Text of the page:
Stopping jumping genes could increase lifespan, at least in worms

jumping genes and their role in ageing in C. elegans
Meet C. elegans, our roundworm.

Roundworms are the most commonly used animal model to investigate aging and methods to increase the lifespan such as intermittent fasting. Latest research indicates that jumping genes could be another target for interventions aiming towards expanding the lifespan.

What are jumping genes? Also called transposons, are movable stretches of DNA of possible viral origin that can insert themselves anywhere in the genome. Although very common, depending on the point of insertion, they may introduce mutations to previously functional regions in the genome and generate genomic instability. Alas, one characteristic of aging is the presence of this type of genomic instability.

Previously, the Piwi-piRNA system had been identified as a regulatory mechanism for transposons in immortal cells like cancerous ones, which despite their genomic instability keep on reproducing and stay alive. This new research 1 demonstrates that controlling this system, and with it the jumping genes, can expand the lifespan in roundworms (Caenorhabditis elegans).

First, they observed that activating the Piwi-piRNA system, thus blocking transposon activity increased the worm’s lifespan 1–4 days longer than in controls for which the Piwi-piRNA system functions naturally. Moreover, they found that the more jumping genes they inhibited, the longer the increase in lifespan obtained. This proves the point that the Piwi-piRNA system indeed controls transposons, and that the presence of transposons is linked to aging and the lifespan. Finally, they found that with aging, their jumping genes were epigenetically modified (that means that although their sequence remained unchanged, the signals indicating whether they are expressed were altered) so that their expression, and associated jumping, increased. This is very interesting as it may offer a new target for interventions aiming to increase the healthy lifespan. In addition, given the relationship between aging and epigenetic modification of transposons, this could be used as a very specific biological clock.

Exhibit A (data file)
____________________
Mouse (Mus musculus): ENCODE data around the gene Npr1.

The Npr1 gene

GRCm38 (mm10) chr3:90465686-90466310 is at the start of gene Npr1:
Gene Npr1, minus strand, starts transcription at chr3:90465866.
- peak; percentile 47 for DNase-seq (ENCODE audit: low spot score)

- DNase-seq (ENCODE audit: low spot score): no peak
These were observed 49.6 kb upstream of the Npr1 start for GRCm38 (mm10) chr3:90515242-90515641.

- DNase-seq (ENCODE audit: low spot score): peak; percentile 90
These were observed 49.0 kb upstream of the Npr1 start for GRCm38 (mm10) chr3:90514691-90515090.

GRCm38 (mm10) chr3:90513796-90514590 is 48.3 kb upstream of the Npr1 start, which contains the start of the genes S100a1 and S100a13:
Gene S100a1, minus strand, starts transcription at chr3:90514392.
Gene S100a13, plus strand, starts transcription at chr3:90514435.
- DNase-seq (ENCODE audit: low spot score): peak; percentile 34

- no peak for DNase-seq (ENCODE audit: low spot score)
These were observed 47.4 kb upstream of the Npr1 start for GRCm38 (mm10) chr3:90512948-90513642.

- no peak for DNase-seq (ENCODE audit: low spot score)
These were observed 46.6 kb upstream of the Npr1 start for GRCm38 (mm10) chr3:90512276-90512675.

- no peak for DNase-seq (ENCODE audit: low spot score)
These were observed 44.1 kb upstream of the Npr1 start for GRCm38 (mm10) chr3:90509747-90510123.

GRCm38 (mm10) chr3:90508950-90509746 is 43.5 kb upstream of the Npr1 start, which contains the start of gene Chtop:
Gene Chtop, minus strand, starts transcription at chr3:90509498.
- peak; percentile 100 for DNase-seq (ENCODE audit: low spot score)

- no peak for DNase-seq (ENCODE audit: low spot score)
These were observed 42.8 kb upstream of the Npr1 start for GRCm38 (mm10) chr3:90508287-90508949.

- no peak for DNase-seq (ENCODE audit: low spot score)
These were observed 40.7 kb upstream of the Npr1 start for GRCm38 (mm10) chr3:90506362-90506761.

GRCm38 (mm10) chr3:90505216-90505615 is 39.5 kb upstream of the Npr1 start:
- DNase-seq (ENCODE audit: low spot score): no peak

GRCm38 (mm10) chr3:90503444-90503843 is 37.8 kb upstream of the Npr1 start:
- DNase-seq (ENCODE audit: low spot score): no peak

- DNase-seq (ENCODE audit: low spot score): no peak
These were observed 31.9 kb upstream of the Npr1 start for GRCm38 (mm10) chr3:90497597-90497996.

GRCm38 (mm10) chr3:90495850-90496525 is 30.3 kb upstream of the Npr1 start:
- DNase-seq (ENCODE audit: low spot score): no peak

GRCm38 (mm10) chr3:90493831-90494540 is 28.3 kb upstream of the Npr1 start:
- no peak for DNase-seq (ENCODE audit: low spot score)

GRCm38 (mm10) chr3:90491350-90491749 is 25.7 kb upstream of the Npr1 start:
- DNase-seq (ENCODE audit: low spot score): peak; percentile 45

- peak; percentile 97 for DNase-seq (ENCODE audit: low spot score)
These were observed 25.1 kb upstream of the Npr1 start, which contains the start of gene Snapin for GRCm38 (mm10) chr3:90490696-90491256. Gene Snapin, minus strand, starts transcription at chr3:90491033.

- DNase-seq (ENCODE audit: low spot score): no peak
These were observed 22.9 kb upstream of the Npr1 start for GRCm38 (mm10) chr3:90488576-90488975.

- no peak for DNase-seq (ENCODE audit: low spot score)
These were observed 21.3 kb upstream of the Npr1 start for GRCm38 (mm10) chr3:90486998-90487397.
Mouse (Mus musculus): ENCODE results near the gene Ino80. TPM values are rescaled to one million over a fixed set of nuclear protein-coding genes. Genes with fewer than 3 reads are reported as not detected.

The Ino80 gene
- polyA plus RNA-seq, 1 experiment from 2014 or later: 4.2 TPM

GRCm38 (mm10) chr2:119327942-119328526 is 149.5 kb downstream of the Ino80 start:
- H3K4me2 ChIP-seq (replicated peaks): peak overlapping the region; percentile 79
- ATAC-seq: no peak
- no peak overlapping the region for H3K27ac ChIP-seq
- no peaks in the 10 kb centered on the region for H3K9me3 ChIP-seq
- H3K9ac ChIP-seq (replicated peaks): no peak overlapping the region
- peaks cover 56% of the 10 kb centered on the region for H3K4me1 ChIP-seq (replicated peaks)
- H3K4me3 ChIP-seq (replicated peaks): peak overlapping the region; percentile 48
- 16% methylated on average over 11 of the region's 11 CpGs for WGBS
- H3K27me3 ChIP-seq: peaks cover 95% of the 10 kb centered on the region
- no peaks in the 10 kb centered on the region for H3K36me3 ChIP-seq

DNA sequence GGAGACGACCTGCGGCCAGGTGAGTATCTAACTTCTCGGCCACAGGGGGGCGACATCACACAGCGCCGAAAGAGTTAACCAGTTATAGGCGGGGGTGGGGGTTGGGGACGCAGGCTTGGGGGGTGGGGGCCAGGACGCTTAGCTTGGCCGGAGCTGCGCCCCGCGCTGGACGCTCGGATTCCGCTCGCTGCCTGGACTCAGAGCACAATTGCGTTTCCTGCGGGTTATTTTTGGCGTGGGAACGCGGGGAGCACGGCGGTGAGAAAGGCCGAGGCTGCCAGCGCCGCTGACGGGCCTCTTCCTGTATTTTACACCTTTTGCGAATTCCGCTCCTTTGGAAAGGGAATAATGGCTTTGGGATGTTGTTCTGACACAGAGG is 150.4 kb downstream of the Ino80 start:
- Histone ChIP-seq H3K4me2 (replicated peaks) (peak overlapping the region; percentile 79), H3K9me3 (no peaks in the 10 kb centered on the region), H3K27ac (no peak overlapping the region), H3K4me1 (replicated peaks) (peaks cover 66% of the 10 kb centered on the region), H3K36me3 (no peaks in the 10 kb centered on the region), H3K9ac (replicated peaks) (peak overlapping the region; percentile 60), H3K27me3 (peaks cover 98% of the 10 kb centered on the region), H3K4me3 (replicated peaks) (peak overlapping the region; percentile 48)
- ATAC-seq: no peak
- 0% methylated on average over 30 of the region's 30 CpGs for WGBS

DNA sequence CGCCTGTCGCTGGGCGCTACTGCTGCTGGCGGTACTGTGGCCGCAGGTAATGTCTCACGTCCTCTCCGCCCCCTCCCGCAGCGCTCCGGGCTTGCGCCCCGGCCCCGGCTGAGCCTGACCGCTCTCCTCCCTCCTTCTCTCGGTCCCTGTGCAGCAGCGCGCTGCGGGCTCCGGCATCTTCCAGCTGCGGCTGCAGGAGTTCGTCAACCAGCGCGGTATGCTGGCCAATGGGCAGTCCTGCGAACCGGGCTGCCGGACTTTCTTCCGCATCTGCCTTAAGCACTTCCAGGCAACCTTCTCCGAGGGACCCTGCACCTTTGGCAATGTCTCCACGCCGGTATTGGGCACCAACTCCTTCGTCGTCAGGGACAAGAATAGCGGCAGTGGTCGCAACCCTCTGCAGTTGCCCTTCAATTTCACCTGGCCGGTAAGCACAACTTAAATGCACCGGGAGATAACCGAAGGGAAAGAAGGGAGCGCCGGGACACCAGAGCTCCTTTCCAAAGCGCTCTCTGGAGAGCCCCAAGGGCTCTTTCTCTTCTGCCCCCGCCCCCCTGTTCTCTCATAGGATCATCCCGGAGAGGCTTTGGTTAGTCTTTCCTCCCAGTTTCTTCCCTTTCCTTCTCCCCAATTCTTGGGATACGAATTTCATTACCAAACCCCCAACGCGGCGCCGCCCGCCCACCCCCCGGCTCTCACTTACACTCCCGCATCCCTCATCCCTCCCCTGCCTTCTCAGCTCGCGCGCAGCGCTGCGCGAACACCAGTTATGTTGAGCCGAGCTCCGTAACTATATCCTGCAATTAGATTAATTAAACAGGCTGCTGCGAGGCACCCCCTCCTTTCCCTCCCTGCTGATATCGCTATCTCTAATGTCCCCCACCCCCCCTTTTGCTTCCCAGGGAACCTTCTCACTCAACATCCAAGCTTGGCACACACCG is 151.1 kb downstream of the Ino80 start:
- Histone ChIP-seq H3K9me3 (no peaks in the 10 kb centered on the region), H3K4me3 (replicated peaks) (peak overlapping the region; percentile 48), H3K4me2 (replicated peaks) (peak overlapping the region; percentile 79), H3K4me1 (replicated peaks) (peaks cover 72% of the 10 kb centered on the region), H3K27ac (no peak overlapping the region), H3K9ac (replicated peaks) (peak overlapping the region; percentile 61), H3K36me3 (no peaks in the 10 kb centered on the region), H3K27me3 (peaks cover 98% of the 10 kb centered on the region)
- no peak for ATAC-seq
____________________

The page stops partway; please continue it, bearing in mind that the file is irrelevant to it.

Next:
1. Sturm, Á., Saskői, É., Hotzi, B. et al. (2023) Downregulation of transposable elements extends lifespan in Caenorhabditis elegans. Nat Commun doi: 10.1038/s41467-023-40957-9

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